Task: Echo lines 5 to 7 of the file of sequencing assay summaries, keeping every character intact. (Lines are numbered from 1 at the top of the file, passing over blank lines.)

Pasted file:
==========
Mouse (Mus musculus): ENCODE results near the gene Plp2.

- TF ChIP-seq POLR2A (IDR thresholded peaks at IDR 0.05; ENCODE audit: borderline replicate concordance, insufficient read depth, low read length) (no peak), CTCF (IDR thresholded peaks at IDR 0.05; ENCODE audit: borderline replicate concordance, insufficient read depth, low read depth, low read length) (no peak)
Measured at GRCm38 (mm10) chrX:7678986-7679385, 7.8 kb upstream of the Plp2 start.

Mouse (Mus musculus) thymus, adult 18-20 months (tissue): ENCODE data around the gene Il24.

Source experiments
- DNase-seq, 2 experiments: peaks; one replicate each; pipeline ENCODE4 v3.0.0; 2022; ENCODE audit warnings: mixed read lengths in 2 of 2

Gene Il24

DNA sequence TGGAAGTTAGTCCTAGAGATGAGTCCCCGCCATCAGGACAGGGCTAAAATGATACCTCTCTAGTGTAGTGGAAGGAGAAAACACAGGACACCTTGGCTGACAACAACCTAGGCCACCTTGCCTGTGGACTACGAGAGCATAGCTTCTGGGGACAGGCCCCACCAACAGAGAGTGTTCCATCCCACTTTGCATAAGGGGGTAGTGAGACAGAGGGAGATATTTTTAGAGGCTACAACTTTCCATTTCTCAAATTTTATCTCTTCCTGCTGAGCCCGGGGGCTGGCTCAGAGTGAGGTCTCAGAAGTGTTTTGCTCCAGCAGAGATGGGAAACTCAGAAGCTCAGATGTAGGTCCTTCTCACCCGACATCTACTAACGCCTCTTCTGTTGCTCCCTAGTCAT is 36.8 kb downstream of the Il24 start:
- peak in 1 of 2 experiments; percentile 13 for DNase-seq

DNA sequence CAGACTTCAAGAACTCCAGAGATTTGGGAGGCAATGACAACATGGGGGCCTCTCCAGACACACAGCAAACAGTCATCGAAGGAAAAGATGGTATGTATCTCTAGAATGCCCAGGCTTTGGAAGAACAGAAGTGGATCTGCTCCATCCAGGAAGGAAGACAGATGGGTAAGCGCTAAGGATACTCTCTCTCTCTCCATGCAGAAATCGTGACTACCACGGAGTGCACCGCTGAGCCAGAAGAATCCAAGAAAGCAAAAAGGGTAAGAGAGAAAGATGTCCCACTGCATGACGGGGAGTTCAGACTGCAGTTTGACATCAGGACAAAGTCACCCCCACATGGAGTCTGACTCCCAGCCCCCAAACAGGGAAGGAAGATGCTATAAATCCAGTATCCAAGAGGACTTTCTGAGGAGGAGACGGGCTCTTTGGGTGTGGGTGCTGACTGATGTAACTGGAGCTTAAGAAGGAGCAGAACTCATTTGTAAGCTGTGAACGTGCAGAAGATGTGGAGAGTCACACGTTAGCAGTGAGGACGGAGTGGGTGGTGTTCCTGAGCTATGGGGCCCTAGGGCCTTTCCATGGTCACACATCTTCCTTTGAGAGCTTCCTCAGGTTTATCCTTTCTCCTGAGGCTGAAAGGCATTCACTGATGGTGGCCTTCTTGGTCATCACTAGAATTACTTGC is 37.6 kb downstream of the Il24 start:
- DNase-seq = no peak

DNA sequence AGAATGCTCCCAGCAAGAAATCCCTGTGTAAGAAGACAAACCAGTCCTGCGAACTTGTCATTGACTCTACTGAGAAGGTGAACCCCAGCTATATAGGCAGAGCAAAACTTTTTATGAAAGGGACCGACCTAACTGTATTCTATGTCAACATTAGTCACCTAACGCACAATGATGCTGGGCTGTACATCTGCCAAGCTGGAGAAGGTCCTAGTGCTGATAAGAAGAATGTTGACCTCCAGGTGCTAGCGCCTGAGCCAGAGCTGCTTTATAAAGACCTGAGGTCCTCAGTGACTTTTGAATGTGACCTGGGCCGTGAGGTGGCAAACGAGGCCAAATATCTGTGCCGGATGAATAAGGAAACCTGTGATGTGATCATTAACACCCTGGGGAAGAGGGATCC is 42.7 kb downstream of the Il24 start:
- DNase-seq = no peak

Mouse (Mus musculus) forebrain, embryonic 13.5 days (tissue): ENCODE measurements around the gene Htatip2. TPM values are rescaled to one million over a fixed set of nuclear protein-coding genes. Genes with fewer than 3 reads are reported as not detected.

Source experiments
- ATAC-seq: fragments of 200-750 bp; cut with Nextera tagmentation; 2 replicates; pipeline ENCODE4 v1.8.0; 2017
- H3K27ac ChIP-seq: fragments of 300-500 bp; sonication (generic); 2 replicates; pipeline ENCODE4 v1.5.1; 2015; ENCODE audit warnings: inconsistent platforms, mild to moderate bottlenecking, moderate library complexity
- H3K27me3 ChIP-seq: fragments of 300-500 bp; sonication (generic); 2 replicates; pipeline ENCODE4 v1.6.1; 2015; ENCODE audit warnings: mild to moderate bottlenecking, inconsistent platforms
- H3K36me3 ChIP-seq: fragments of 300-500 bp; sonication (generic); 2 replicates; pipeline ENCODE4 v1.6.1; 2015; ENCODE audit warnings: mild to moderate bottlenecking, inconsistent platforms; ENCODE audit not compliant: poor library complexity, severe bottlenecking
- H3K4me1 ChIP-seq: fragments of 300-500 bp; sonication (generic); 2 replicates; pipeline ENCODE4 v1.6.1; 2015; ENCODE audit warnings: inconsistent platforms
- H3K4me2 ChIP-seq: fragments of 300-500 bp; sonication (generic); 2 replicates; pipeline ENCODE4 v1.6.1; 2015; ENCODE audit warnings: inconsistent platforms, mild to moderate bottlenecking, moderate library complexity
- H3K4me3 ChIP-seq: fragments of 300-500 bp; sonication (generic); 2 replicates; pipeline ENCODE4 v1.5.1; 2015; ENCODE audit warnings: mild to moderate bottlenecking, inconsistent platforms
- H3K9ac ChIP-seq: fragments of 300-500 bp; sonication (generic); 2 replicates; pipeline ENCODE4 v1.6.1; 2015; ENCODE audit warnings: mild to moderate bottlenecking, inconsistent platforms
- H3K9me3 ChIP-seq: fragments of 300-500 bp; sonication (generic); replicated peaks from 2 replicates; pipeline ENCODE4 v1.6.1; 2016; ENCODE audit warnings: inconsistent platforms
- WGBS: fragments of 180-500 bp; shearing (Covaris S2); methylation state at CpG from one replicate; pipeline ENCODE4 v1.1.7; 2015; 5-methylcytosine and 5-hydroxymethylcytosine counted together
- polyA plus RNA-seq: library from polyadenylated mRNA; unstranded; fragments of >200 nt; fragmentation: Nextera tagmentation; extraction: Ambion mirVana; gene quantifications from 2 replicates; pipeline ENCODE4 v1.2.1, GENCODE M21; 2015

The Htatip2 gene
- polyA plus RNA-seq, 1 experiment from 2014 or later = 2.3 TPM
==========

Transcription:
Source experiments
- DNase-seq, 2 experiments: peaks; one replicate each; pipeline ENCODE4 v3.0.0; 2022; ENCODE audit warnings: mixed read lengths in 2 of 2

Gene Il24